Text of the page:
Between 1891 and 1902 Chase (American, 1849–1916) found genteel outdoor subjects in Southampton, Long Island, where he directed the Shinnecock Hills Summer School of Art. In this scene, set on the scrubby dunes along Shinnecock Bay, he shows four of his frequent models: a woman in a red bonnet (probably his wife), two of his daughters, and, possibly, one of Mrs. Chase's sisters. Chase invites the viewer to fill in the picture's sketchy forms and elusive story. Idle Hours, which is typical of the pictures of urbanites enjoying suburban retreats that displaced images of country folk at play, hints at the growth of leisure time in response to urbanisation and industrialisation, women's predominance at summer resorts while their husbands worked in the city, and unaccompanied women's preference for safe seaside pastimes. The narrative may also be as simple as Henry James's observation: "Summer afternoon, summer afternoon; to me those have always been the two most beautiful words in the English language."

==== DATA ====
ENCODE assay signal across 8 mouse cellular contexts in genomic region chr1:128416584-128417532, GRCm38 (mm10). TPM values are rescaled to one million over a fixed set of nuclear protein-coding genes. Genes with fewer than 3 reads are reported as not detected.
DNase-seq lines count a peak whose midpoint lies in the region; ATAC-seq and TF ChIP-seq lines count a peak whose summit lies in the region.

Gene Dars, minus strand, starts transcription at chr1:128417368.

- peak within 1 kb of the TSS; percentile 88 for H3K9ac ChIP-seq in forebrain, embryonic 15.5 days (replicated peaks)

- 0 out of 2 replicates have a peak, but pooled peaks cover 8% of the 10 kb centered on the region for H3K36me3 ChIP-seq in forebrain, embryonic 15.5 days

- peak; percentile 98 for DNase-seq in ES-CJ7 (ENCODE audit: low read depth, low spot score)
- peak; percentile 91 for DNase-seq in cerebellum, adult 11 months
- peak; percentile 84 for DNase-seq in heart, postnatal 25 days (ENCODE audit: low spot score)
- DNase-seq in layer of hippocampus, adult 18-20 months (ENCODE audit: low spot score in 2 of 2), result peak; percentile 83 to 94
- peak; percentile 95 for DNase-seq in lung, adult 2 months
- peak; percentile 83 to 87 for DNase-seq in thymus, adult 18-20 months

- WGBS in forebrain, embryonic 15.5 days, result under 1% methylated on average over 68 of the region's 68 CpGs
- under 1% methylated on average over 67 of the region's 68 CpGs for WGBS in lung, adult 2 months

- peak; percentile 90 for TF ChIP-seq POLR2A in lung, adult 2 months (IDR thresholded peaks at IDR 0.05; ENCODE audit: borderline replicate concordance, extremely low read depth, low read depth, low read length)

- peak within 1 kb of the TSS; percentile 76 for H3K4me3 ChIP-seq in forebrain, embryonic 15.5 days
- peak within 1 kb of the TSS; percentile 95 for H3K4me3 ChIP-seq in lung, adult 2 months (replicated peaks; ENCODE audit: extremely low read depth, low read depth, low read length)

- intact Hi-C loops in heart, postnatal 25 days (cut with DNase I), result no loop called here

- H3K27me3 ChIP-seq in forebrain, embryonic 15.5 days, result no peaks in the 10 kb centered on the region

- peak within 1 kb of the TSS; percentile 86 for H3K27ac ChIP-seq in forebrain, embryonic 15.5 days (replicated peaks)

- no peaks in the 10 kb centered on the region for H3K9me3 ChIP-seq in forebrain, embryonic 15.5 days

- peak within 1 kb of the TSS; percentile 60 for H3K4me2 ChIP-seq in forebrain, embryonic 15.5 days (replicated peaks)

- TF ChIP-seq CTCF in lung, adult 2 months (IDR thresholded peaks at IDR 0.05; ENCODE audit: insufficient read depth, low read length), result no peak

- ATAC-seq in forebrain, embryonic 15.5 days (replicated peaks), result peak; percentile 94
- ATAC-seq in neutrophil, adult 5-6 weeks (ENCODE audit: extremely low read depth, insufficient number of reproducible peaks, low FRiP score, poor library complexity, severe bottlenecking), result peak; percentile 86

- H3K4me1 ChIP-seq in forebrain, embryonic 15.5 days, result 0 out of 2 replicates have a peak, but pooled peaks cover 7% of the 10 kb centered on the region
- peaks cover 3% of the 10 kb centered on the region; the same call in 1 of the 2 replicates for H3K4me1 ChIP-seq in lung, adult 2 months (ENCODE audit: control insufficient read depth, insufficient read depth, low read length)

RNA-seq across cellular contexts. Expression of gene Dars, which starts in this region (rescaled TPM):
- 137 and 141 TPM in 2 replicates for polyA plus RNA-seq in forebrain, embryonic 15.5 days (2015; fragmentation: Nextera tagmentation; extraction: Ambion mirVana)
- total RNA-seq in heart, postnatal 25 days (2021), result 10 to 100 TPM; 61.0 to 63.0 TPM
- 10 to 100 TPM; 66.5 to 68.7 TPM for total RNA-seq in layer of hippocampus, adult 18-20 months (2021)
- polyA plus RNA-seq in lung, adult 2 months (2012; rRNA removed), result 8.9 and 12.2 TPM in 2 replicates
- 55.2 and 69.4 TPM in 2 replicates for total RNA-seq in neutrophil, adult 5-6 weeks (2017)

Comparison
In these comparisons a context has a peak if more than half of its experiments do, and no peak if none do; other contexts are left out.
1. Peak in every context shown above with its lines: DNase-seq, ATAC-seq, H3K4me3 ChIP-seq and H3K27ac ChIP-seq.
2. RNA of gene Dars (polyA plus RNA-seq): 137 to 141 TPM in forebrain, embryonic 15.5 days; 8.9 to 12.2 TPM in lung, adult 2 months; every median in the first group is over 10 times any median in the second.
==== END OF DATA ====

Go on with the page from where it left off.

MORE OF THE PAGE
[Oil on canvas, 99.1 x 123.5 cm]